Words by Blanka Priddle
I have been juicing for a very, very long time. When I first started I had a small centrifugal juicer, and I mostly juiced apples and carrots in it, with the occasional addition of ginger. This was after all the early nineties and nobody was yet talking about the power of greens. Then I slowly started adding a celery stick here, and a piece of cucumber there, basing my juicing experiments on know-how learned in a juicing book by Dr. Norman Walker, a natural hygienist living at the turn of the previous century. However, my £25 juicer was not up to juicing anything as exotic as green leaves or a strawberry and so my choices were a little limited.
Eventually, with the rise of the raw food revolution, about ten years or so ago, I discovered the power of a green juice based mostly on veggies with just a small addition of fruit for palatability. I have decided it was time to upgrade my juicer to one that will juice all these wonderful things like lettuce leaves and wheatgrass and herbs, and I have not looked back ever since.
Some people will argue that to make a juice is time-consuming and expensive, with all the waste that you have to throw into compost. There are some experts who are anti-juice arguing that as all the fibre is removed the juice gets absorbed too quickly in our stomachs, which can raise our blood sugar level and cause problems for some people. They may promote green smoothies instead, as everything is still in the drink, including the aforementioned fibre. While this argument makes sense to me, and I enjoy green smoothies too, there is something about a green juice that I cannot quite replicate with a smoothie. For me, green smoothies are more for winter time, especially when made with heavy nut milks as a base, as they are more filling and not as cooling as juices.
This cooling effect makes a zingy green juice my top choice for Summer, especially on a hot day. When you make a green juice with a very small amount of sweet fruit, it is full of nutrients and yet light and super refreshing. There are some vegetables that have cooling properties, and if you make these the base of your juice, you may find that you are coping much better with the heat of Summer. Thanks to the high water content and nutrient density, green juices will also nourish your skin from within, making it glow and even supporting a healthy tan by providing the nutrients our skin needs such as beta-carotene.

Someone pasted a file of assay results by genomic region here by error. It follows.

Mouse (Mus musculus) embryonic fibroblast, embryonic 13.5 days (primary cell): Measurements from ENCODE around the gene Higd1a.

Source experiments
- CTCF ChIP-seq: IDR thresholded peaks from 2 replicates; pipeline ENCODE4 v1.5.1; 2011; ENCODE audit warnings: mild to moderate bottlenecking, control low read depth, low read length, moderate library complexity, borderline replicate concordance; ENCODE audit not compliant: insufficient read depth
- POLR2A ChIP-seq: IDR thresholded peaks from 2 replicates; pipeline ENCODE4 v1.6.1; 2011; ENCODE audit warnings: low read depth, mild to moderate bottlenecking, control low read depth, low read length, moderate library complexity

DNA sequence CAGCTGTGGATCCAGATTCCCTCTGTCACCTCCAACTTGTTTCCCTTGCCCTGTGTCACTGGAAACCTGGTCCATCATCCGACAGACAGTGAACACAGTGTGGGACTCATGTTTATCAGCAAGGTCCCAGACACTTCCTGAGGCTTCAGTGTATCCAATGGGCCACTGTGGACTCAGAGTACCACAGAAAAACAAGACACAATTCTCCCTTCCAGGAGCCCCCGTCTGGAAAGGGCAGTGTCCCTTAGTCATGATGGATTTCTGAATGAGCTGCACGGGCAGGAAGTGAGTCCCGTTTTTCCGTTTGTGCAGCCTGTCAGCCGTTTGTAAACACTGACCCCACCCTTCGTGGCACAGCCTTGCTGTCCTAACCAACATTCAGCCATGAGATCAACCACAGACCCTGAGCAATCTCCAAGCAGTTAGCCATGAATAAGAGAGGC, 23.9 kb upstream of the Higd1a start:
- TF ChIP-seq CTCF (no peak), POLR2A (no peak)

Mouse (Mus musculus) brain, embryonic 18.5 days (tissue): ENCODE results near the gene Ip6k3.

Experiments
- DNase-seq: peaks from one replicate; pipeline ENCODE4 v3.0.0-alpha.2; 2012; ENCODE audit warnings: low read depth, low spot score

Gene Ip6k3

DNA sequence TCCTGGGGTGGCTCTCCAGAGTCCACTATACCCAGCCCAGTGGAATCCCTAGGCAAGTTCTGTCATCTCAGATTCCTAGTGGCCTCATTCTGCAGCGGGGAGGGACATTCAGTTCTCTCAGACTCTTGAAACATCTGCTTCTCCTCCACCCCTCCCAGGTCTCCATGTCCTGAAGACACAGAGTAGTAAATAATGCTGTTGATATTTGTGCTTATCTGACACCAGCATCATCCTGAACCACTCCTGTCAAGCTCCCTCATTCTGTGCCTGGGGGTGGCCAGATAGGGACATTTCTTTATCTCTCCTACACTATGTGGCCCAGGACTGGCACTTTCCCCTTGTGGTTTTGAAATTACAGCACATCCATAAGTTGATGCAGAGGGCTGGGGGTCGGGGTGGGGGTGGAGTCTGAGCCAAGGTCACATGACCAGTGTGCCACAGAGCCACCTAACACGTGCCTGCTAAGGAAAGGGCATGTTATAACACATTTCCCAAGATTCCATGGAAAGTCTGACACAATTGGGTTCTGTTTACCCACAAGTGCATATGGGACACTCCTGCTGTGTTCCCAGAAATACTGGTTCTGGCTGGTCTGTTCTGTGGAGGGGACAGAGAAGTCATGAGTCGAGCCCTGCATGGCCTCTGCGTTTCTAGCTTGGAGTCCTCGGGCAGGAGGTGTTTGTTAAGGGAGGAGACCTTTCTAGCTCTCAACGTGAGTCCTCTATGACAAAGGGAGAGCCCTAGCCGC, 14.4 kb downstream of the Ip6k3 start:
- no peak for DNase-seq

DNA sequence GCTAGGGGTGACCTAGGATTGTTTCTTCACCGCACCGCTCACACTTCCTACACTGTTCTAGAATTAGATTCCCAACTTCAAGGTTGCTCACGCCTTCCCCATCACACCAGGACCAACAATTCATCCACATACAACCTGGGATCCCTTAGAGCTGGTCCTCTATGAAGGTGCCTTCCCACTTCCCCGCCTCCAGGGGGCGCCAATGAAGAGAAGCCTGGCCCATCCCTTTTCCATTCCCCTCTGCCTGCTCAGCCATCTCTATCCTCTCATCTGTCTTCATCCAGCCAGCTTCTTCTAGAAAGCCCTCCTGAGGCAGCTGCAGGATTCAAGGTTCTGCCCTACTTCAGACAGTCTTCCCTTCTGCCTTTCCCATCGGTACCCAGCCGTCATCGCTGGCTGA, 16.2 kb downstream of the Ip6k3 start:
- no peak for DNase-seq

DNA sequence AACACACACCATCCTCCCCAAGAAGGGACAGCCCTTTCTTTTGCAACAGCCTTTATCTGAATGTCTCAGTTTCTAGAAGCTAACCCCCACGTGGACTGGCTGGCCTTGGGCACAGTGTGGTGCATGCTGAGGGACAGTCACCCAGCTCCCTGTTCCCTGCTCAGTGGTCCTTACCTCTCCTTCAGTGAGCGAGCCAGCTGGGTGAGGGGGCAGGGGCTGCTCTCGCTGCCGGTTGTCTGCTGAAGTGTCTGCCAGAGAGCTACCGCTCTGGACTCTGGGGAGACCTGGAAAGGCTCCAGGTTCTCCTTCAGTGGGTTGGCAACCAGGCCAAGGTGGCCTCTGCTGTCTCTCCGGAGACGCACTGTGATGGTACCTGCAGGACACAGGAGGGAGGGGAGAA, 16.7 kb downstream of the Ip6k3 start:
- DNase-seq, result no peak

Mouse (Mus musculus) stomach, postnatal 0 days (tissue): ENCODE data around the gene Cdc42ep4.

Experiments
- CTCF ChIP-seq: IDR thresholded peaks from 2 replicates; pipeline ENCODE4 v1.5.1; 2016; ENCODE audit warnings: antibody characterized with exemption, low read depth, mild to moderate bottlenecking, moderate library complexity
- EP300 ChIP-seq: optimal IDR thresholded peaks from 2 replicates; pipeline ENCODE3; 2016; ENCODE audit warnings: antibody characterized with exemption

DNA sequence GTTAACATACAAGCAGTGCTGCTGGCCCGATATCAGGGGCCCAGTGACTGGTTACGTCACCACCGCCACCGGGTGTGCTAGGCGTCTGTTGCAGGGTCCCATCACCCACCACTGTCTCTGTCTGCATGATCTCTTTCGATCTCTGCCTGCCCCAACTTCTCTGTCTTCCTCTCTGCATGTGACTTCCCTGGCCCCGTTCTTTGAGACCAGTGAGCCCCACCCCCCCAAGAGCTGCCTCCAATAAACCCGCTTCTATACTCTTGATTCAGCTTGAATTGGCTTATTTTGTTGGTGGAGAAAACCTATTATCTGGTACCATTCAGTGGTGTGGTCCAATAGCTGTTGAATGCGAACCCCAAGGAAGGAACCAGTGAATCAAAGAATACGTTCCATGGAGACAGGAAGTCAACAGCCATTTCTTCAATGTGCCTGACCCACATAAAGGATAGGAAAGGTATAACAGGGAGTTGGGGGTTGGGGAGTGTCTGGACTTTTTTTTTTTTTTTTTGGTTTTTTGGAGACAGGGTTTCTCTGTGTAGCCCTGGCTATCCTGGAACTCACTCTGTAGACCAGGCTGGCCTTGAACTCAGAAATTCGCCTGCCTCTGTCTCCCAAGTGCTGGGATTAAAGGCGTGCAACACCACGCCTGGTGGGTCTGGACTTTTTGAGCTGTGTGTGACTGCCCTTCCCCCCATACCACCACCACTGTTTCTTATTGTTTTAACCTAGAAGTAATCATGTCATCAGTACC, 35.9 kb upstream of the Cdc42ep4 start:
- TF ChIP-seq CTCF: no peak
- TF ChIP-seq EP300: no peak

Some of the best veggies to use for your summery, thirst quenching juice are celery and cucumber, both of which are sadly sprayed in conventional farming so buy organic if you can. They both have cooling properties and yield a lot of juice, so they make the perfect base. To this you can add some pineapple, peaches, nectarines or a chunk of ripe sweet watermelon, lemon or lime for zing (you can juice them with their skins, too, as long as they are organic and unwaxed), and perhaps a small piece of fresh turmeric or ginger for even more even more healing nutritious plant power.
If you have access to fresh green coconuts, then you are very lucky indeed. Their water is full of electrolytes, and so they are the best (and fastest) way to rehydrate our body. Simply find your way into one (easier said then done but YouTube will be your friend here), and drink up. You will feel instantly invigorated. You may (not) know that in the First World War coconut water was used for transfusions, as it is sterile while inside the coconut, and its biochemical make-up is very similar to our blood plasma. When you consider that the chemical profile of Chlorophyll is very similar to Haemoglobin (the difference being the central molecule in Chlorophyll is Magnesium rather than Iron in our blood pigment), you can imagine what a boost topping your rich green juice with fresh coconut water will be.
Whether you are a juice convert or not, I hope that you have a glorious summer full of days in the sun, wiggling your toes in the grass or in the sand on a beach somewhere, recharging your batteries and storing some of this vibrant Summer energy deep in your cells for later.
No Air Conditioning Green Juice
1 cucumber (organic, if non-organic then peel the skin off)
½ head of celery (organic)
1 broccoli stalk
½ small fennel
1 inch slice of ripe pineapple (or to taste)
Handful of fresh coriander
Handful of fresh mint
Small piece of fresh turmeric or ginger
½ to 1 whole lemon – organic unwaxed
Run everything through a juicer, alternating softer things like cucumber and pineapple with harder things like celery to keep the juicer going without getting clogged if your juicer struggles with softer produce.
I will generally keep off cuts of produce after cooking and add anything to my juices, within reason: green leaves from cauliflower, basil stalks left over from making pesto, chicory stalks, parsley stalks (powerful stuff!), greens from radishes, outer (more bitter) lettuce leaves etc.
Blanka has been passionately learning about all things natural and alternative since her teens and has been on this exploring journey for almost three decades now. She discoved essential oils back in the 90s, fell in love with raw living foods in the noughties, and played with many other things in between. She is a Kundalini as well as Hatha yoga teacher, enjoys cooking, makes her own beauty products, and is always on a quest to find the best coffee in town.
Originally from the Czech Republic, she now lives with her Husband and a cat called Chloupek in SE London, where she teaches from her cosy yoga studio.
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